Dukan, who sat out last season due to an illness, came out on a mission, scoring 15 points in 21 minutes in Wisconsin's win over St. Johns on their opening night. Since then, Dukan has been mildly effective when he has gotten the opportunity to play, but he has only seen 10+ minutes in five of Wisconsin's games. That being said, he has scored 3.5 points per game and averages 2.1 rebounds per game. As playing time between the main eight players gets more spread out, he will likely be called on for more minutes. If he is able to show the scoring ability like he did in Wisconsin's first game, Bo Ryan will have no choice but to give him playing time.


There's nobody playing better than Wisconsin right now. Although they have shown instances of stagnation, or times when they were unable to stomp teams out of the game in the 2nd half, they have gotten it done every time. However, they have yet to face a team with one or two prolific scorers, who pose a constant offensive threat. Games against the top Big Ten teams will show if this team is really top five worthy.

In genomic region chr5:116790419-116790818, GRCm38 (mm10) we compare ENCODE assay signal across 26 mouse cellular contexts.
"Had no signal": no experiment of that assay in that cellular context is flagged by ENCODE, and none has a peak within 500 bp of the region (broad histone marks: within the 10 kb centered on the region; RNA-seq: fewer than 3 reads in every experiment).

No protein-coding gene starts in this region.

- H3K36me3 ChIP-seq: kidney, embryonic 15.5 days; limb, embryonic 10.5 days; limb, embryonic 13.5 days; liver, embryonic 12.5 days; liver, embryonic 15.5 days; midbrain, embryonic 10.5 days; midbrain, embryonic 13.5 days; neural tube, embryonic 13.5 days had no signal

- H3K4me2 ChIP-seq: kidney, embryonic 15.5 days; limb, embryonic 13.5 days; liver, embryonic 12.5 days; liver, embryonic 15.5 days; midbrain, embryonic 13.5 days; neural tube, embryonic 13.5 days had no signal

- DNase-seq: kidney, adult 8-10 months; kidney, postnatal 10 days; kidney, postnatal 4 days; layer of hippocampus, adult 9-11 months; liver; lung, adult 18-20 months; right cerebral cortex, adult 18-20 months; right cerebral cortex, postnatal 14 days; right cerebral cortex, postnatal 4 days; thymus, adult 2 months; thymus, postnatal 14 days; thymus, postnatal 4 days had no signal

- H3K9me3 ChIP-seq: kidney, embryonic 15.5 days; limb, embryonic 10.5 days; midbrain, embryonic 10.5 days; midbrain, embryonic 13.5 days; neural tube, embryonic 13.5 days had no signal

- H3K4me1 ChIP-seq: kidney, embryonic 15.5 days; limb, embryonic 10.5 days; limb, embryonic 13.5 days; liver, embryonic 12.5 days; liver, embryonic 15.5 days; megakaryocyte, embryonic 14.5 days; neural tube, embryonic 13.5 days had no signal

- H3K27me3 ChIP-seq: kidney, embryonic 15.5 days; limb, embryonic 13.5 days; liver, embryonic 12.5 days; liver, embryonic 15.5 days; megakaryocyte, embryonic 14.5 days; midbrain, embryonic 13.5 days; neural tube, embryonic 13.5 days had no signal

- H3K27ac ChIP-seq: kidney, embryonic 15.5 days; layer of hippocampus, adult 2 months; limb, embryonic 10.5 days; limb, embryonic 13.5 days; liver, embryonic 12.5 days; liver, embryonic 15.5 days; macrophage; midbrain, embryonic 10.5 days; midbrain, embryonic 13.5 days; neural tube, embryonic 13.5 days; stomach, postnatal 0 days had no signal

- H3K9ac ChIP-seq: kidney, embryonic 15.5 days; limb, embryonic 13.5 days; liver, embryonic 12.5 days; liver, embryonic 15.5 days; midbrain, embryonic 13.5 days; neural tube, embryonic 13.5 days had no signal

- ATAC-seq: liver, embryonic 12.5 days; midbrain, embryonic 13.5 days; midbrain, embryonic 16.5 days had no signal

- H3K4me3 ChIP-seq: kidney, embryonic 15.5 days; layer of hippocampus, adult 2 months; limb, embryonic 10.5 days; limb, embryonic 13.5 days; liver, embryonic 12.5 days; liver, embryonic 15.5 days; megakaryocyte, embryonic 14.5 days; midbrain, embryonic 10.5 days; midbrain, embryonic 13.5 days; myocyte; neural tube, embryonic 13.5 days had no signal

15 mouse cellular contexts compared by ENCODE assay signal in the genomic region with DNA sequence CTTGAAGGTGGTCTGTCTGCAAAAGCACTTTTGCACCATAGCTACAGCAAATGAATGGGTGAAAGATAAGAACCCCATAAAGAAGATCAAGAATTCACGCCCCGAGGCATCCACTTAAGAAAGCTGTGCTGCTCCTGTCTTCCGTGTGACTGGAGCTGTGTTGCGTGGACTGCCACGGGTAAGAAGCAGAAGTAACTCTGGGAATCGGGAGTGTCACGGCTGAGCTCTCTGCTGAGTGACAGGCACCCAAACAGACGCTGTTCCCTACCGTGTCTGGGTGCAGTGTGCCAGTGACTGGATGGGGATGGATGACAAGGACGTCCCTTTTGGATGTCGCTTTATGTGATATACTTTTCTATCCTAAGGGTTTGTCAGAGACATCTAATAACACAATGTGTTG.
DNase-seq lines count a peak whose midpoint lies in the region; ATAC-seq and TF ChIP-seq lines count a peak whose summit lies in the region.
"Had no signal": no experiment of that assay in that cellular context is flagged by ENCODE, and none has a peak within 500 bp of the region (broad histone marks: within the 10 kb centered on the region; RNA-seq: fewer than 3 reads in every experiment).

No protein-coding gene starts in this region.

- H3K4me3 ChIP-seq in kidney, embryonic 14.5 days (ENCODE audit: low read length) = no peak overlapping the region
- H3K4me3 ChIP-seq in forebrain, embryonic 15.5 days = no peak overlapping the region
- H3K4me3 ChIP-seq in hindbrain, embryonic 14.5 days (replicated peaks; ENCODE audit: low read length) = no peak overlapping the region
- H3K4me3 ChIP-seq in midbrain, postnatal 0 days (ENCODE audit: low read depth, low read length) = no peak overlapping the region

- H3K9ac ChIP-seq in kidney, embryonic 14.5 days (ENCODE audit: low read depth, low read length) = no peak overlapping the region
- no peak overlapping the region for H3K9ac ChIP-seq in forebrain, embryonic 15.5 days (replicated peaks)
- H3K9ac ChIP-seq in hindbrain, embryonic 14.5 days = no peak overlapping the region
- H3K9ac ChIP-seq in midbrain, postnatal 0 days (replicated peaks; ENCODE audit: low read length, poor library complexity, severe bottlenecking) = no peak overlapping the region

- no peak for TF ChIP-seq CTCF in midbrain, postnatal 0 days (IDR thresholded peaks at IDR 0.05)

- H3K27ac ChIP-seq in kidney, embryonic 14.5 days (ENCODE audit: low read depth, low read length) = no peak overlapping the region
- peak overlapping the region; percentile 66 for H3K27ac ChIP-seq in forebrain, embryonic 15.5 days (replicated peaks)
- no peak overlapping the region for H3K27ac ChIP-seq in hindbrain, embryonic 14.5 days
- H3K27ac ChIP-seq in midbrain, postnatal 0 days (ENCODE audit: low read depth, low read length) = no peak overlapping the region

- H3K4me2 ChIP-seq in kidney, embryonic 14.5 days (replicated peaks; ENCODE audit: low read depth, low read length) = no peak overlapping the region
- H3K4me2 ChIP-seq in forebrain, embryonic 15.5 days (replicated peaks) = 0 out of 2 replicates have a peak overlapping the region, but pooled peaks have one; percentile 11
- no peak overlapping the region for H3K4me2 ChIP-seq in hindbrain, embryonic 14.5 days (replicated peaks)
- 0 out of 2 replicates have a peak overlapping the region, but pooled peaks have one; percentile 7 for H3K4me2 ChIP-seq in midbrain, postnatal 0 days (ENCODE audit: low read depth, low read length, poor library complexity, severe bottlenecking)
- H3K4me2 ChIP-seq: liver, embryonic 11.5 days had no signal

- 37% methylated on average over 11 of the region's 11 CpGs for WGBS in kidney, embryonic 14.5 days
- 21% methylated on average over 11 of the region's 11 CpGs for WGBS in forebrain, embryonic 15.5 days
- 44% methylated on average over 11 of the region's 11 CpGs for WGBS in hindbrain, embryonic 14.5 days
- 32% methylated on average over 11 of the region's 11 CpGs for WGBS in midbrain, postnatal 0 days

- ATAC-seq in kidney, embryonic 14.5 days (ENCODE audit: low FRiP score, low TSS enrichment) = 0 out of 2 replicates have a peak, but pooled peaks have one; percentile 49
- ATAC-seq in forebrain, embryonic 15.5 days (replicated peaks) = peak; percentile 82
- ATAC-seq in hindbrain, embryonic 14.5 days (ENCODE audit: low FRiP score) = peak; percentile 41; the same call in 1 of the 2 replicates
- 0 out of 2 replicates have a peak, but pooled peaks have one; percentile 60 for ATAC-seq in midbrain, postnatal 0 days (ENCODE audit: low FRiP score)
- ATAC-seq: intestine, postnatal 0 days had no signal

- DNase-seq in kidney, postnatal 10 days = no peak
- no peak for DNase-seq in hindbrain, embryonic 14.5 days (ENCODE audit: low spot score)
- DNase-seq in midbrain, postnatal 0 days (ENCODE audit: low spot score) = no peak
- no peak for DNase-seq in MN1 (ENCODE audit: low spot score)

The sky really is the limit for this team. There is no reason to believe that they cannot beat anyone in the country. The best case scenario for this team would be approaching a 30 win season, surviving the Big Ten with only a few losses, and looking at the first #1 seed in the NCAA Tournament in school history, with an aim for Bo Ryan's first Final Four appearance.

The pessimistic view is that the Badgers have only had this significant success because of unsustainable shooting, and playing top teams when they're undermanned. It is true that both Florida and Marquette were without all of their players due to injuries or suspensions when Wisconsin faced them, but I see no evidence that shows that their offensive production is unsustainable. The versatility of this team is incredibly unique, and presents a huge challenge to any opponent. There is no one scheme or strategy that will clearly be an effective defense against the Badgers.